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Saturday, March 07, 2009

The bean counters among us

By Dick Hirsch

When I first joined the company and met Sweeney, I was impressed. He had an office with a view and signed his letters as “Controller.” Sweeney seemed to be an agreeable guy in most situations, especially on our Tuesday bowling nights or whenever we happened to meet at the neighborhood hardware store on weekends.

Soon after his situation changed. He wasn’t exactly promoted, because his role was essentially the same but his title had evolved and he became “Treasurer.“ I never knew whether the new designation brought him a salary increase, but he seemed happy in his role. He was a busy man, obviously dedicated to his work, and in relatively quick succession he rose through the corporate ranks, first being elevated to “Chief Financial Officer” and eventually becoming “Senior Vice President of Finance & Administration.”

I was young and innocent, unfamiliar with the world of business. I soon began to hear whispers about Sweeney, references that were degrading and derogatory. The allegation was that he was a bean counter. I had never heard the term, but its meaning was obvious. You’re surely aware of the designation, referring to men and women whose role in a business is to handle the money, monitor the accounts, and keep a very watchful eye on those other executives who in one way or another were involved in sales and marketing or manufacturing. As I observed Sweeney over those first months I was on the job, I realized he was the prototypical bean counter. Over several years I came to realize that although we both had the same goal---to make the company profitable---we had opposing strategies.

He was anxious to cut costs. Those in sales and manufacturing wanted to expand, to develop new product lines, seek new contracts, and buy new equipment that would enable us to be more productive. We might be willing to negotiate a lower price in order to obtain a sizable order or develop a new customer; Sweeney believed such an approach reflected weakness and poor salesmanship.

If you have been around long enough, you have encountered individuals like Sweeney. They are firm in their belief that they know how best to navigate the road to success.

They are bean counters. They are not born that way, but, somewhere along the way as they mature, they develop a fascination with numbers and a preference for black ink over red ink. Those on the other side have the same ink preference, but an approach that emphasizes words like selling, volume, customer service and quality manufacturing. That difference of philosophy often creates conflict between bean counters and their colleagues.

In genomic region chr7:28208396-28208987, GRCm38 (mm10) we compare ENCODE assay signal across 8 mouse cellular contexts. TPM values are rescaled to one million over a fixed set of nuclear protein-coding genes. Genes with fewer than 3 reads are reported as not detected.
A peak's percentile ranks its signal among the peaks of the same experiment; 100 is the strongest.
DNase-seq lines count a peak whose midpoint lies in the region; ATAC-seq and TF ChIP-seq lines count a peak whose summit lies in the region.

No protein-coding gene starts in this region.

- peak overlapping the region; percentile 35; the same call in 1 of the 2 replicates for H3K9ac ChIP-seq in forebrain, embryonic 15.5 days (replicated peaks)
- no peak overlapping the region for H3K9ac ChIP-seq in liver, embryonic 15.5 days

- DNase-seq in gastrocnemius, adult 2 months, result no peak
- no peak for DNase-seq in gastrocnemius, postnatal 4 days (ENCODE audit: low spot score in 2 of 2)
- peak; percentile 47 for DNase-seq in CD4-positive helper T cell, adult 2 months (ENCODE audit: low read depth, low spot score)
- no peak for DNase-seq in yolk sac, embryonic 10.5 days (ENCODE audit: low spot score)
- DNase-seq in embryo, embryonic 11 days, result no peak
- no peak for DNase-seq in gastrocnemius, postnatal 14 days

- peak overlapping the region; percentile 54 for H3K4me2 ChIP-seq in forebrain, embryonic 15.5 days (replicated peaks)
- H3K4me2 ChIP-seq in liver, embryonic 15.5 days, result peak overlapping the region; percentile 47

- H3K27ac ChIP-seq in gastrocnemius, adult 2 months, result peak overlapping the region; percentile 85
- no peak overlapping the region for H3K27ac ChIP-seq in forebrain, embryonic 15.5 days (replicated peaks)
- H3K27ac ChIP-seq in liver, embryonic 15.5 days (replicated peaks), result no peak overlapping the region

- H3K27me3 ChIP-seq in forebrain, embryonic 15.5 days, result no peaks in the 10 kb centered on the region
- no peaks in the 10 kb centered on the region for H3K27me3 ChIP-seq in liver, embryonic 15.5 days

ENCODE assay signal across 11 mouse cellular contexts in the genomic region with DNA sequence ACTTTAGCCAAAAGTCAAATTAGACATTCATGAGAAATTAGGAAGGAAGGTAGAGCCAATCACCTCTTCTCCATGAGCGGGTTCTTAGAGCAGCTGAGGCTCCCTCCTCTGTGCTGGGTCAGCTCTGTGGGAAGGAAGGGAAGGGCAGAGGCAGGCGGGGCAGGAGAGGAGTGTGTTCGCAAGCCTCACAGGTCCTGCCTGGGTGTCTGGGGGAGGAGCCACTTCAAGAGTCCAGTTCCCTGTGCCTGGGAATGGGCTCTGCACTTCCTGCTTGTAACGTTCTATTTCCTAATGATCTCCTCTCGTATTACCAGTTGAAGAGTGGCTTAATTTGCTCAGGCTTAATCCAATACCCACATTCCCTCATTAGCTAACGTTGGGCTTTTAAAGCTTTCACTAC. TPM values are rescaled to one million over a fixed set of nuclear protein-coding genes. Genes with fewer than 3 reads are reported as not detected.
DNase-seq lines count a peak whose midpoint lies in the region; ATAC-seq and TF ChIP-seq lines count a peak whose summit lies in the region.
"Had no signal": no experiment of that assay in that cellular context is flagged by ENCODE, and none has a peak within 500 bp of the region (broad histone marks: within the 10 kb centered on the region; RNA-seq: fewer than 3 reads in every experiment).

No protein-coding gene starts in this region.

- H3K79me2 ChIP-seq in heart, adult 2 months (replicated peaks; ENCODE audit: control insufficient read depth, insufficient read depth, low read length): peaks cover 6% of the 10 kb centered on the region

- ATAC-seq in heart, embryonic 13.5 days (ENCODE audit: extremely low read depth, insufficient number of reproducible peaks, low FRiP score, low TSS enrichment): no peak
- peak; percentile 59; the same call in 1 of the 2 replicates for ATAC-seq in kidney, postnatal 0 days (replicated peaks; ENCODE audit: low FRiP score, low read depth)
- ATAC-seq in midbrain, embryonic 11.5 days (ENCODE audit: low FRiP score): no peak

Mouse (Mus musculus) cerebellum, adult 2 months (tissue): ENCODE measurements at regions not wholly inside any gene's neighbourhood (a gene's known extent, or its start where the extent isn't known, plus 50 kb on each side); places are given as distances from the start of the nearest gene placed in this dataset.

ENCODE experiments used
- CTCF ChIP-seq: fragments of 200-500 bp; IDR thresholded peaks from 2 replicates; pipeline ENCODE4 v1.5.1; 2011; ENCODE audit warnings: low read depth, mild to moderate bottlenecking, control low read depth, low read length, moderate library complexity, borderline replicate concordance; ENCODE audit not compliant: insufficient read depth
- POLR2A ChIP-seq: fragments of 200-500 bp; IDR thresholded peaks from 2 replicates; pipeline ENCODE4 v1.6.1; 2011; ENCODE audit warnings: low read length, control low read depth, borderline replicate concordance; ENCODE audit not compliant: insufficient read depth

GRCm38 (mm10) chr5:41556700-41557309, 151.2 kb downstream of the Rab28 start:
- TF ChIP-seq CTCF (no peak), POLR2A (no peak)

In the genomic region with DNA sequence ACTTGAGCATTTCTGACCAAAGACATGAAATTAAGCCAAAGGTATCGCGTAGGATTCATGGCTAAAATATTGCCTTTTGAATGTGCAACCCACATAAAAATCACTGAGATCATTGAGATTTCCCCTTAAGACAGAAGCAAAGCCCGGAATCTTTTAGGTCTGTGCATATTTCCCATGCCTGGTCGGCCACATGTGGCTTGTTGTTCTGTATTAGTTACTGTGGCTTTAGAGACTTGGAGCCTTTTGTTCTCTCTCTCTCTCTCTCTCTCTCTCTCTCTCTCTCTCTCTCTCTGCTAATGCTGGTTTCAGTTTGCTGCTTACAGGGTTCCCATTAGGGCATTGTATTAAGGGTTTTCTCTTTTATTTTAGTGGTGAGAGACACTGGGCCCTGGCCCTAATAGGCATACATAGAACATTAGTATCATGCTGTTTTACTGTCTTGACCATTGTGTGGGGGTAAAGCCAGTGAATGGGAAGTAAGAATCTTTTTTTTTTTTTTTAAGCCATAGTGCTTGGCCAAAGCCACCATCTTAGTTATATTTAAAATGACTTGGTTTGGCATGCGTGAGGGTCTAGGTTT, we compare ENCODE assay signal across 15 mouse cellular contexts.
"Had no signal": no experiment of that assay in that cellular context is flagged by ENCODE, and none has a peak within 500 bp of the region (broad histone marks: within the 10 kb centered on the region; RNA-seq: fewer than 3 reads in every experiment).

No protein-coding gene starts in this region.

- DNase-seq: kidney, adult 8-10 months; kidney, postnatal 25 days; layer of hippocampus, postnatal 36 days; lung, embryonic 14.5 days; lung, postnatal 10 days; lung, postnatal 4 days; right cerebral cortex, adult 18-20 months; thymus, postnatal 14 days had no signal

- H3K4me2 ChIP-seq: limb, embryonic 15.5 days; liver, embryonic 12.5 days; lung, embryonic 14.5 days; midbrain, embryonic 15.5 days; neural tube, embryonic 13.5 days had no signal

Over the years I’ve learned that in some venues the term bean counter is not considered negative; rather it can be an accolade directed toward a person who is determined to demonstrate the importance of close attention to spending. They claim any successful business needs to try to reduce costs no matter how low they may appear.

Incidentally, the description of bean counter is often used interchangeably with the term number cruncher, but business semanticists insist the words are not synonymous. Number crunching is more of an assignment than a philosophy. Number crunchers often work under the direction of bean counters, with the bean counters establishing policy and the number crunchers carrying out that policy.

As you can tell, I’ve never been a bean counter, and in my career have often found myself in conflict with them. But, in fairness to all, I felt I should try a little bean counting of my own as part of the research for this story.

Any serious research effort requires a historical review designed to reveal any relevant aspects of the researcher’s background that might result in bias. Thus, I admit I grew up believing there were only three types of beans: green, yellow and the kind Heinz baked and packed in cans. Maturity broadened my vision, and the other day I started my first serious bean counting, beginning at the top of a formidable list with three beans I never heard of: azuki, anasazi and appaloosa. It was a daunting task as I counted and counted, and quit at 49 bean varieties, after going just halfway through the alphabet, ending my counting with mung. I never even got to navy, pinto or soy. It proved, if there was ever a doubt, that I don’t have the personality of a bean counter.



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